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The Stylus

The Stylus

The Stylus

Silencing The Stylus: hundreds of copies stolen 

University Police investigated newspaper disappearance. (Photo Credit: Sam Piccione)

Hundreds of copies of The Stylus mysteriously disappeared from the Seymour Union less than two weeks after they hit the stands on Feb. 16.  

After conducting an extensive investigation into the theft of the newspapers, University Police determined that a Seymour Union employee was responsible for the removal and disposal of more than 200 copies of the February edition of The Stylus from the bin in the Seymour Union.  

The Stylus distributes 750 papers around campus and in the Village of Brockport every print at a cost of more than $1,000.   

After The Stylus staff spent weeks trying to solve the mystery of the missing newspapers, a Seymour Union employee admitted to taking the papers in an email sent to the paper’s Editor-in-Chief. Because it’s a personnel matter, The Stylus has chosen not to identify the person responsible.  

The employee wrote in an email, “My team and I will remove any newspaper from the display stands after they have been there for two weeks. This is done to keep things up to date in the building and drive student engagement.”  

The front cover of the Feb. 16 issue featured an interview with a Michigan State University student journalist just days after the school shooting had occurred.   

In addition to filing a report with University Police, The Stylus also contacted the Student Press Law Center (SPLC) for guidance. The SPLC is an advocacy group based in Washington D.C. that works to defend the First Amendment and free press rights for student journalists.   

“Newspaper theft is a crime. Even in the online/digital age, theft of physical newspapers continues to be an appalling form of censorship,” the SPLC explains on its website. “Each year student publications across the country fall victim to thieves whose intent is to prevent the dissemination of news, information and opinion in which they disagree.”  

In a conversation with SPLC attorney Jonathan Falk, the seriousness of the removal of the papers became clear.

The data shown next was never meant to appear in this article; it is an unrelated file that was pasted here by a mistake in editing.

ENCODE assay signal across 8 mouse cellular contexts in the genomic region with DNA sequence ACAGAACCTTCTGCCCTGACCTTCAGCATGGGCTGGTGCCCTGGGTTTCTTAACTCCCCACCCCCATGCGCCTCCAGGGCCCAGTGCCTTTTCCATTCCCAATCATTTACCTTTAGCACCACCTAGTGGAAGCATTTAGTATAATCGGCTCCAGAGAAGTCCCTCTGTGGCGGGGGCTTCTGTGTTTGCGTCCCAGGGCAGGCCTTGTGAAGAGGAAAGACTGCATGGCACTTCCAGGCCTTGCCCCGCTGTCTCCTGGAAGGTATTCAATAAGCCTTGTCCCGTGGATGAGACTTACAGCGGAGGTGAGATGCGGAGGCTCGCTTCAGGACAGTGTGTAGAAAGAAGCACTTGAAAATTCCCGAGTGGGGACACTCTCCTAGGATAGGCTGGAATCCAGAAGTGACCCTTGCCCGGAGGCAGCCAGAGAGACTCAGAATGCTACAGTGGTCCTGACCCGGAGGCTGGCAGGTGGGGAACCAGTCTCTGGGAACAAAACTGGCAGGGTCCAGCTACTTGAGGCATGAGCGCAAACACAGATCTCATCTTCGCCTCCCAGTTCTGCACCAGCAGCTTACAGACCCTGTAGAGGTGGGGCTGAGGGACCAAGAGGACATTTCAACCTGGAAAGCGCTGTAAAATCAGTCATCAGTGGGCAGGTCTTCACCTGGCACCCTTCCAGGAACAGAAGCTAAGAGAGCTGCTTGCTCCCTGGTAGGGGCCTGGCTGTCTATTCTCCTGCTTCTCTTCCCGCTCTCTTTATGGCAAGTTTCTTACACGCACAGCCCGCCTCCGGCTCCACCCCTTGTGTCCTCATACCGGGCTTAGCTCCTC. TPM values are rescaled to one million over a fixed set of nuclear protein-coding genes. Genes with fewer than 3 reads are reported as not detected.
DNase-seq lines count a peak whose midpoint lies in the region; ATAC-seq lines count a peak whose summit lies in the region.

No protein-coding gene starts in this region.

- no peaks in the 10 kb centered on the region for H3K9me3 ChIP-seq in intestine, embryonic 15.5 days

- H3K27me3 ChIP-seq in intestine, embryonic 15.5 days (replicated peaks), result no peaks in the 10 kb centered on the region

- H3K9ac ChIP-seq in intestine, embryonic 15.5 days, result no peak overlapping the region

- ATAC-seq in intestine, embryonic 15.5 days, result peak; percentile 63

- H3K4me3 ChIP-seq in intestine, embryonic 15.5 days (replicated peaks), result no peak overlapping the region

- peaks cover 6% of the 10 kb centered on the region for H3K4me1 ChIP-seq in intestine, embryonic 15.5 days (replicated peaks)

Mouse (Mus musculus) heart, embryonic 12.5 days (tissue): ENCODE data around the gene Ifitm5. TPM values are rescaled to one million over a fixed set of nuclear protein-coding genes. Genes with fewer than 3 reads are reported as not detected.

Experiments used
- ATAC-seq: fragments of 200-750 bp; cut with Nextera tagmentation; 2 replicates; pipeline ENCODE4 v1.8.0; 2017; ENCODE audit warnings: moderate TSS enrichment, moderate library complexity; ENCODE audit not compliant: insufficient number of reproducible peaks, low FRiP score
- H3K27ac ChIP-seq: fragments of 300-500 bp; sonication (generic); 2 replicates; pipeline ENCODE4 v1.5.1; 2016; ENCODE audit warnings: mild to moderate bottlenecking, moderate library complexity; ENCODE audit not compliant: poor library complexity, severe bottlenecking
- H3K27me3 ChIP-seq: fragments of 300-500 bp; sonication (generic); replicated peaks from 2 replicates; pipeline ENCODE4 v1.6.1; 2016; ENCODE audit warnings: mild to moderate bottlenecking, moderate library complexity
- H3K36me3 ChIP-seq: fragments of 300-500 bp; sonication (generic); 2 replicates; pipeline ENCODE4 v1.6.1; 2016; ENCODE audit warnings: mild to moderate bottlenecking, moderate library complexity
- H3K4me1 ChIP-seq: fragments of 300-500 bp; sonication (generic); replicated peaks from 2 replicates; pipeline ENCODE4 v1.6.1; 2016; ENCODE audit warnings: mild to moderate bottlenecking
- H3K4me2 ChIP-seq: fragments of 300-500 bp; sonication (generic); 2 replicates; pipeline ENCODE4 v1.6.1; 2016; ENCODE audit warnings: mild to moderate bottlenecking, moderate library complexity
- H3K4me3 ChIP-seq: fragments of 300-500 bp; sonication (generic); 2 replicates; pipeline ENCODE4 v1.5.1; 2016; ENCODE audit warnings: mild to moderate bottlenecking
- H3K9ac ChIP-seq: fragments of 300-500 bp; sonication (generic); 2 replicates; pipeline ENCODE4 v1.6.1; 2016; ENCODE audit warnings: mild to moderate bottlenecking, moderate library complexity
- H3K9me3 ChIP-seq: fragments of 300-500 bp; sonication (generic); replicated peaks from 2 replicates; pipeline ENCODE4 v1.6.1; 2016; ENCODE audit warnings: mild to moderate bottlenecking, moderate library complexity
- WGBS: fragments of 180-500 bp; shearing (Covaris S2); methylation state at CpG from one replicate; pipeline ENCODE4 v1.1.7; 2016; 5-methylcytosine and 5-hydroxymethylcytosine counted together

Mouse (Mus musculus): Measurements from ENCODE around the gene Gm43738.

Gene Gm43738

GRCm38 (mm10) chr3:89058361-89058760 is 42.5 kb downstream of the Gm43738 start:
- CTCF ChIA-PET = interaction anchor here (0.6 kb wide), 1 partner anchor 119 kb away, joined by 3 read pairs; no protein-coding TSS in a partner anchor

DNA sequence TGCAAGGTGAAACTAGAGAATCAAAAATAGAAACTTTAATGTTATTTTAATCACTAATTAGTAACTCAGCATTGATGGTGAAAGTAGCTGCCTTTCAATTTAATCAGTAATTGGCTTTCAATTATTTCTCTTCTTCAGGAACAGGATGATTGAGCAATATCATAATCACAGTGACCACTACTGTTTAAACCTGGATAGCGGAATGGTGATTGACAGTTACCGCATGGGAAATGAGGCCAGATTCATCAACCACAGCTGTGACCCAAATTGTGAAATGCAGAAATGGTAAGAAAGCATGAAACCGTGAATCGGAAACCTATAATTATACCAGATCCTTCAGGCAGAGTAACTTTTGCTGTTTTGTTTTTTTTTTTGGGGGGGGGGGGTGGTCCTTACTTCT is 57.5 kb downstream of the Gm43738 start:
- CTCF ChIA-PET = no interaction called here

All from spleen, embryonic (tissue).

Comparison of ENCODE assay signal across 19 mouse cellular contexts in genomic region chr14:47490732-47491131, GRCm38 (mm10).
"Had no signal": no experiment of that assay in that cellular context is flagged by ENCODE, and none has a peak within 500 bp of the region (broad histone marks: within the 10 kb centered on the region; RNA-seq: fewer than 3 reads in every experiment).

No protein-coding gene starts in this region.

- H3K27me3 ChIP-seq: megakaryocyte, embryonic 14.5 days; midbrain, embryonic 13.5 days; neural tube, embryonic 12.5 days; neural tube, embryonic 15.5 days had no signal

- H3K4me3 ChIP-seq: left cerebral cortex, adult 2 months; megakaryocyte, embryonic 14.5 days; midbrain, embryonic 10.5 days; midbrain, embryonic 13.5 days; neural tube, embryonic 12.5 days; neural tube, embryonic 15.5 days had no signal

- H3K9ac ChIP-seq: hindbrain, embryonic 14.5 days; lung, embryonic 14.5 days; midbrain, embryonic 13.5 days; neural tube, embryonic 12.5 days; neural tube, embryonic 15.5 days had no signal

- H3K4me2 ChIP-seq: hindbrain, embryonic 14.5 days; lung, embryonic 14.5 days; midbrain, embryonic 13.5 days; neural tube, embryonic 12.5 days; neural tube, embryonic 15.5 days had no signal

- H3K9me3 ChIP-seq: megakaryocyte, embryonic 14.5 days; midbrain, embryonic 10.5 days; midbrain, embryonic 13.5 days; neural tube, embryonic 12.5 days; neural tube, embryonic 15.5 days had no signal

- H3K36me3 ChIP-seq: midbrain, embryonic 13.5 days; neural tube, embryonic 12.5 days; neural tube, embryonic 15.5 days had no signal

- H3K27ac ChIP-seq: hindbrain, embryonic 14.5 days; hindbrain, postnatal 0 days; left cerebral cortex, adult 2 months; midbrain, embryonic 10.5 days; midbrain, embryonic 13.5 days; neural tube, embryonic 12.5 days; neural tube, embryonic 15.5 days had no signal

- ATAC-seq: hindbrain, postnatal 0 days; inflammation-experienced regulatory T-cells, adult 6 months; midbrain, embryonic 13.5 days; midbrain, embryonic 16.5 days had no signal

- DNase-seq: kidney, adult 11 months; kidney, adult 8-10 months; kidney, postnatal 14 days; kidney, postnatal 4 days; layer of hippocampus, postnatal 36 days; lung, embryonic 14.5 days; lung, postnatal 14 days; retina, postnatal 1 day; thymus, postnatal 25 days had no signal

“This is a complete violation of first amendment rights and is a form of indirect censorship,” Falk said. “It’s case law-even if staff change the location of where people can get the paper that is indirect censorship. Newspaper theft deprives the rightful owner of their property and is theft in criminal and civil context.”  

Falk also said that the SPLC will “find a pro bono counsel to send your administrator a cease-and-desist letter, as well as potentially a demand in tow considering the theft.”  

The Stylus is funded by Brockport Student Government (BSG) which is a separate 501(c)(3) nonprofit organization. Students are required to pay a student activity fee each year which helps fund organizations under BSG. In this scenario, part of that fee was essentially thrown in the trash along with the news.  

Journalism Department Chairperson Marsha Ducey, Ph.D. explained how important it is to ensure student press rights are protected.   

“If an employee of the university removed the paper without talking to members of The Stylus, that is viewed as a kind of censorship. You’re stopping people from seeing the newspaper,” Ducey said.  

The Stylus has a rate in its masthead which states that the first copy is free and additional copies cost 25 cents with hopes to prevent egregious situations such as this from happening. managing editor of The Stylus Lainey Porter explained that staff feel as though they’ve always been supported by administration and believe the incident stemmed from a lack of awareness.  

“We don’t want anyone to get into serious trouble with the law, but we do hope to bring awareness to this issue of censorship and student press rights.” Porter said. “Printing The Stylus is extremely time consuming and costly. It’s something we take pride in and never want to see shoved aside. Businesses also pay to advertise in our paper. They don’t pay to have their ads thrown away.”  

Union managers have apologized and have assured The Stylus that such violations of the First Amendment will never happen again. University Police sent the case to the university’s Human Resources Department where it is currently being handled. 

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